So people using ad-blockers who don't see online ads are vulnerable to advertisers tracking you and putting targetted ads on websites you visit that you still won't see as you are using an ad-blocker. And this is a bonus to advertisers how?
The recent explosion in people installing ad blockers for their browsers may have an ironic side effect: identifying them to advertisers. French researchers digging into online privacy issues have built on a 2010 study by the EFF that used people's browser configurations to identify individuals. The researchers account for the …
If they know you're using an ad-blocker, they'll profile you as a leech and perhaps start using ad-gates. Either that or they'll see that as a cue to get more aggressive with the ads by triggering the original website to insert inline same-domain ads, which will be tougher to block without collateral damage. Plus since they'll be able to track you across websites, they can wait for other opportunities to bombard you which you may not always be able to block. Heck, if they can tie you to a social account or e-mail address, they can probably use them to get to you as well.
@ Charles 9. If people are using ad-blockers in the first place it likely indicates they are not receptive to internet adverts anyway, so using alternate means to shove them in your face is likely to have a negative brand image effect for the product and website rather than induce a sale. If websites block me for using an ad-blocker I go elsewhere, there are very few sites that have exclusive content that I absolutely must see. Similarly, if adverts manage to sneak past my ad-blocker and make a site too annoying, then I'll simply stop visiting that site.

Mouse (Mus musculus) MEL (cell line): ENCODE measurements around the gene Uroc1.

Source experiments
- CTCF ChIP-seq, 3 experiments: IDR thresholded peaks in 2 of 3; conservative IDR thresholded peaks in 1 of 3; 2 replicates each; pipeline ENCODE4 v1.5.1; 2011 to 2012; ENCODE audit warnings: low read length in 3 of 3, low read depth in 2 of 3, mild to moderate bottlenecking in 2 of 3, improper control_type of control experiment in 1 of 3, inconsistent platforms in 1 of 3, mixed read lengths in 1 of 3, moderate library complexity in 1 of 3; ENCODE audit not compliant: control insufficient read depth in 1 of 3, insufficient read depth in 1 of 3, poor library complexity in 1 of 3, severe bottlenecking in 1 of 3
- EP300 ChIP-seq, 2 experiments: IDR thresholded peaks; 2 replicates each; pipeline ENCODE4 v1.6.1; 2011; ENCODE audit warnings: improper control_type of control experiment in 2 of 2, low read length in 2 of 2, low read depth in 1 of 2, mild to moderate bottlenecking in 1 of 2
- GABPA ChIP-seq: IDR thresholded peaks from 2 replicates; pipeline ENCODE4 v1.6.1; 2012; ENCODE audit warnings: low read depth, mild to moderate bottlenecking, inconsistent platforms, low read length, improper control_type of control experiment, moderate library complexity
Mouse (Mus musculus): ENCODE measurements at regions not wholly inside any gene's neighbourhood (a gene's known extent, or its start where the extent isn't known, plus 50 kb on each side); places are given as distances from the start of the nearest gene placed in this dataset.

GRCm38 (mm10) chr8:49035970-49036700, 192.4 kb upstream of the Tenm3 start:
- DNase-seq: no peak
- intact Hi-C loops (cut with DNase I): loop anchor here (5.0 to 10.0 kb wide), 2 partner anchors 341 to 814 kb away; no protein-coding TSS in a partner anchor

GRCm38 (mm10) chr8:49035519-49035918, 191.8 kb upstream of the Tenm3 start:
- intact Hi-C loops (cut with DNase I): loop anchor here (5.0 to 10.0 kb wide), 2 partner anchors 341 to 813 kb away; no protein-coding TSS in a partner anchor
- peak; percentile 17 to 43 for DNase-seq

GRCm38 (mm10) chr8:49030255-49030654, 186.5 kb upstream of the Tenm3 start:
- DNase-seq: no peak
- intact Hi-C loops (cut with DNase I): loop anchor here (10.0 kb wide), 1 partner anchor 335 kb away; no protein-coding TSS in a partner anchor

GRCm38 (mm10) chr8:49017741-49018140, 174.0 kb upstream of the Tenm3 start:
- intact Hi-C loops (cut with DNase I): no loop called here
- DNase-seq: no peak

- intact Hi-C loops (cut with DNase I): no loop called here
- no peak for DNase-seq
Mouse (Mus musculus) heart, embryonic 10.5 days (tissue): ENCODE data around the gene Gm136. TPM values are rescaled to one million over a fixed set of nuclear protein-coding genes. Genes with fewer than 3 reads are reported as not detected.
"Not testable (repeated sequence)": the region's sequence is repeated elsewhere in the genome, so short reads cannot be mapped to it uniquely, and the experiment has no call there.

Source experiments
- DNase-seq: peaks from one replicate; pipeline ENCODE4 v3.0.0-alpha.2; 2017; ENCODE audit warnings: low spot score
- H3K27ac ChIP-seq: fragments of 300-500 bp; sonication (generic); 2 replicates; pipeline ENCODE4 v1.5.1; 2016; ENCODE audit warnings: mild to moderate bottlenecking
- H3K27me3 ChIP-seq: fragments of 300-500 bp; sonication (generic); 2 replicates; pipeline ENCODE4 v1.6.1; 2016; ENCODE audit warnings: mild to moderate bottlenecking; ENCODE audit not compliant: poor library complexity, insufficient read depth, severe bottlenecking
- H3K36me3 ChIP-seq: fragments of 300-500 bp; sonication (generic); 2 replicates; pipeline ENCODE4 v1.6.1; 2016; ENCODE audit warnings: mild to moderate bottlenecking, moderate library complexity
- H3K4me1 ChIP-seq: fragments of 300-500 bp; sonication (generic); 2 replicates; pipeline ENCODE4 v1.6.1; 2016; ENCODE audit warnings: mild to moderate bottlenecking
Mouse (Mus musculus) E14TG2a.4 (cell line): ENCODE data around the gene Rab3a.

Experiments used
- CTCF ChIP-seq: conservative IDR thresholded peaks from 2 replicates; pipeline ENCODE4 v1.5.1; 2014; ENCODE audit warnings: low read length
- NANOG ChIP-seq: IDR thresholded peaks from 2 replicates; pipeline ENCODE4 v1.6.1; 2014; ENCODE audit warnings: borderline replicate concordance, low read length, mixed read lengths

Note: I also use No-Script too and block third party cookies etc so have even less exposure to advertisers and trackers. I also use a throwaway email address on social media.
"What about a manufacturer's website for drivers?"
You keep raising that. Let's look at it.